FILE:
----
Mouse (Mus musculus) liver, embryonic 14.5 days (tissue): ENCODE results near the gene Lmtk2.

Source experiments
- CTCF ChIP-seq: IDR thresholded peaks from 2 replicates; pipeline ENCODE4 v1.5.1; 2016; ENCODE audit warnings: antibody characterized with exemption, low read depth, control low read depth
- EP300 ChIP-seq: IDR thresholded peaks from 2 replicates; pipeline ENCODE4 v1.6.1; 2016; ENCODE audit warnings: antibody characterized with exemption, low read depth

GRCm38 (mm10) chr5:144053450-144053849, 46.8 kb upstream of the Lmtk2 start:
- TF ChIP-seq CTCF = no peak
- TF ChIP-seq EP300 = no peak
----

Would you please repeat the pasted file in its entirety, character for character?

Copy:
Mouse (Mus musculus) liver, embryonic 14.5 days (tissue): ENCODE results near the gene Lmtk2.

Source experiments
- CTCF ChIP-seq: IDR thresholded peaks from 2 replicates; pipeline ENCODE4 v1.5.1; 2016; ENCODE audit warnings: antibody characterized with exemption, low read depth, control low read depth
- EP300 ChIP-seq: IDR thresholded peaks from 2 replicates; pipeline ENCODE4 v1.6.1; 2016; ENCODE audit warnings: antibody characterized with exemption, low read depth

GRCm38 (mm10) chr5:144053450-144053849, 46.8 kb upstream of the Lmtk2 start:
- TF ChIP-seq CTCF = no peak
- TF ChIP-seq EP300 = no peak